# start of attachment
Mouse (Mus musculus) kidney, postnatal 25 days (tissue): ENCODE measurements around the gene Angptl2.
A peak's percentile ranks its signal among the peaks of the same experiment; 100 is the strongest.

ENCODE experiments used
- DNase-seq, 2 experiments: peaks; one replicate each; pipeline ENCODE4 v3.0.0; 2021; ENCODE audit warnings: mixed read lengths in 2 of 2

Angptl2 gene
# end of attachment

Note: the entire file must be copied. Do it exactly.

Mouse (Mus musculus) kidney, postnatal 25 days (tissue): ENCODE measurements around the gene Angptl2.
A peak's percentile ranks its signal among the peaks of the same experiment; 100 is the strongest.

ENCODE experiments used
- DNase-seq, 2 experiments: peaks; one replicate each; pipeline ENCODE4 v3.0.0; 2021; ENCODE audit warnings: mixed read lengths in 2 of 2

Angptl2 gene